Kaufman Hall Room 105
Dr. Douglas studies the ecology of agricultural systems with an emphasis on the roles of insects and other invertebrates as friend and foe to food production. Her research employs eclectic methods ranging from field experiments to meta-analysis, and is oriented to practical application through dialogue with farmers, beekeepers, conservation organizations, and policy makers. Her interests include integrated pest management, biological control, soil conservation, ecotoxicology (esp. neonicotinoid insecticides), and socio-ecological dynamics of pesticide use.
ENST 345 Agroecology
How can agricultural systems be designed to nourish a growing human population while sustaining the natural resources upon which agriculture ultimately depends? In this course, students will learn to use ecological principles as a lens to understand and improve the food system. Topics may include crop genetic resources, soil and pest management, the role of animals in agriculture, and agriculture as a producer and user of energy. Class meetings will incorporate significant student participation including presentation and discussion of primary scientific literature and other readings. Laboratory meetings will orient students to agroecosystems in the region and provide opportunities for hands-on learning and scientific investigation. Three hours of laboratory per week.Prerequisites: ENST 162 or BIOL 131.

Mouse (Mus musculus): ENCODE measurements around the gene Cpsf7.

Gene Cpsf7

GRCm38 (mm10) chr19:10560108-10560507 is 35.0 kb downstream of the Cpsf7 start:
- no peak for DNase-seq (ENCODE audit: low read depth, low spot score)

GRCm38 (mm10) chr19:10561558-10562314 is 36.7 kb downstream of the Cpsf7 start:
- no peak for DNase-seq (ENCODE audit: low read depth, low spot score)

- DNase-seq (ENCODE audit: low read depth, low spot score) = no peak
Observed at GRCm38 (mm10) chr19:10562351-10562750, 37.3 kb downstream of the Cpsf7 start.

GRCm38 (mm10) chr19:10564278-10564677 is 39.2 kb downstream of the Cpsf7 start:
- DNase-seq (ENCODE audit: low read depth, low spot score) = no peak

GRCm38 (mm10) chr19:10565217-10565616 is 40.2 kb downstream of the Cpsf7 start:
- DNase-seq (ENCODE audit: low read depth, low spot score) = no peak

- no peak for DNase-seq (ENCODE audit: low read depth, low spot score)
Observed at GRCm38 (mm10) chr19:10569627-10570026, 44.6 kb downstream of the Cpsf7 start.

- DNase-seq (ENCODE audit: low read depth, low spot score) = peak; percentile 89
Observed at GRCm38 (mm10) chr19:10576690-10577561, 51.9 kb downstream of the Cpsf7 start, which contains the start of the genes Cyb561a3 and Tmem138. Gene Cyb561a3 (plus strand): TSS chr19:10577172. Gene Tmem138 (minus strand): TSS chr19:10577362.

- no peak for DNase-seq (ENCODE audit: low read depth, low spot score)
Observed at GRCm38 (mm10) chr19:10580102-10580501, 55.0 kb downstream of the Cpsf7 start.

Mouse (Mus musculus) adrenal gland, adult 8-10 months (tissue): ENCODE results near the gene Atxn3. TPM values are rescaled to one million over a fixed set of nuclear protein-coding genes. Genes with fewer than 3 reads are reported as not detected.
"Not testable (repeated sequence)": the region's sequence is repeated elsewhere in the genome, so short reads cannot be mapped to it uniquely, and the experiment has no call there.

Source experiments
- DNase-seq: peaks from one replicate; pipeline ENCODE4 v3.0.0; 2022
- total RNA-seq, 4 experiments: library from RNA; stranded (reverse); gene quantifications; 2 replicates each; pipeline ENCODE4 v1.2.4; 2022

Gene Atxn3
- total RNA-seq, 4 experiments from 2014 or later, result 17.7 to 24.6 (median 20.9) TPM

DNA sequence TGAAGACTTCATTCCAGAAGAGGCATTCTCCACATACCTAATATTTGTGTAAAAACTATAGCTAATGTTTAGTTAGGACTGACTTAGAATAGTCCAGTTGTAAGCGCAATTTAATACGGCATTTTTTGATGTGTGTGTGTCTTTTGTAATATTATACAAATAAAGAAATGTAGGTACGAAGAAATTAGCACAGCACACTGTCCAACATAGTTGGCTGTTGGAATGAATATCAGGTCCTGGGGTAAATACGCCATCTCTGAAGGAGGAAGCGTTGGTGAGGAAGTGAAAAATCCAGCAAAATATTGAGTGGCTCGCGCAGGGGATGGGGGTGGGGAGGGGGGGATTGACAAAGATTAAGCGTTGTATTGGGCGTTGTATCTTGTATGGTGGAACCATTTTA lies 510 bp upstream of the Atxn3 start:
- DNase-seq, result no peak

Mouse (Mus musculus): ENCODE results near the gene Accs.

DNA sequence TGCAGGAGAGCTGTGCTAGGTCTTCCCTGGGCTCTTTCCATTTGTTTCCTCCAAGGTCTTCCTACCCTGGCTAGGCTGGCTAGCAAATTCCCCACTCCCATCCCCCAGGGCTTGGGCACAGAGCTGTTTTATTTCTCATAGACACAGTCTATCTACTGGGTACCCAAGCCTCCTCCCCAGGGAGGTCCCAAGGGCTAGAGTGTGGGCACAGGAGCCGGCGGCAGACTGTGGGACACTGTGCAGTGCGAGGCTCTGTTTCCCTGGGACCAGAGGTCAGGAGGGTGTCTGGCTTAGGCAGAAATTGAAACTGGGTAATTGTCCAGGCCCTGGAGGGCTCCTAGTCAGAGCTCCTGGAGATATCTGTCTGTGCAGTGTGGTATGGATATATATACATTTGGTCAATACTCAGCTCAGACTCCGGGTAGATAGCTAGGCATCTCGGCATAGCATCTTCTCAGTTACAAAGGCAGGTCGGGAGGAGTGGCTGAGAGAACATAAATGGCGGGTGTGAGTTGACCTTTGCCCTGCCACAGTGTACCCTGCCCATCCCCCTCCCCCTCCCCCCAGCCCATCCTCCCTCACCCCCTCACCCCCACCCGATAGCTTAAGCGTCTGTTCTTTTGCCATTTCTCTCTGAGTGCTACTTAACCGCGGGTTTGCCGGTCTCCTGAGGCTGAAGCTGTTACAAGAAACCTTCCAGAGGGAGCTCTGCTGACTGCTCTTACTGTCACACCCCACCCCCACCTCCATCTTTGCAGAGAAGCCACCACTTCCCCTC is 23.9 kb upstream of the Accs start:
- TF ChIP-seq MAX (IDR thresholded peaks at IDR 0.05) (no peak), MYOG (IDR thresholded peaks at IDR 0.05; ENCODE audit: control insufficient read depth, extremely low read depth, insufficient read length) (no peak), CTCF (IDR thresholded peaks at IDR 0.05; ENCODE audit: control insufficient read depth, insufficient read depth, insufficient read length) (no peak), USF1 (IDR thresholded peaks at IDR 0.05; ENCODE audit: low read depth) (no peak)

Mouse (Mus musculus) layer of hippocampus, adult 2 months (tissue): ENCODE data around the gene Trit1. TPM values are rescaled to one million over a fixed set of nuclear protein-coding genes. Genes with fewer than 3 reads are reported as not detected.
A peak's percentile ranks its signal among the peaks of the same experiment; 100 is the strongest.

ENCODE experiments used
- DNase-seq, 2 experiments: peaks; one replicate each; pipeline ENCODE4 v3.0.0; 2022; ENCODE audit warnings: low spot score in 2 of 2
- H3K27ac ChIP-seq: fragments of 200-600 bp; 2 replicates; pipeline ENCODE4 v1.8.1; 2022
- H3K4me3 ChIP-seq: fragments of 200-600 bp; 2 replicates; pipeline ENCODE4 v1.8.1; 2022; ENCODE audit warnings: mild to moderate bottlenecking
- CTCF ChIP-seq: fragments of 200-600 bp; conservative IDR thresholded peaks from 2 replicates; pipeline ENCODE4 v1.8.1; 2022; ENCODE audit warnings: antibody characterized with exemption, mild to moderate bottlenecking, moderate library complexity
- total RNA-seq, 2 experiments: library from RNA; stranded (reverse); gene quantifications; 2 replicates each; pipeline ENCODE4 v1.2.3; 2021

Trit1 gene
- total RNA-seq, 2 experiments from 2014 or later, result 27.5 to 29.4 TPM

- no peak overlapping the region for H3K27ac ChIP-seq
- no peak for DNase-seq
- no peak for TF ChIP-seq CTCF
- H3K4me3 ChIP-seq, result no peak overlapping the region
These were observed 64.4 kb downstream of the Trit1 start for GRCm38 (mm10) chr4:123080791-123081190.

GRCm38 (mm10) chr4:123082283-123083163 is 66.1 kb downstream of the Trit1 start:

ENST 406 What Does the Earth Ask of Us
The question motivating this senior seminar is drawn from the work of Dr. Robin Wall Kimmerer, an ecologist and member of the Citizen Potawatomi Nation. Dr. Kimmerer invites us to consider not only what benefits humans derive from the Earth, but also what gifts we have to offer in return. In this senior seminar, we will explore this question individually and collectively, taking an interdisciplinary approach that draws on both scholarly/creative work and the work of practitioners in the environmental field. We will critically examine paradigms that have been put forward to help repair the human relationship to the Earth (e.g. restoration, reconciliation, regeneration) and case studies in which such paradigms have been put into practice, with varying degrees of success. Students will help lead class discussions and develop a capstone project focused on a particular environmental challenge. Throughout, students will be encouraged to reflect on their education and experiences to identify the gifts they have to offer the Earth in their post-graduation pursuits.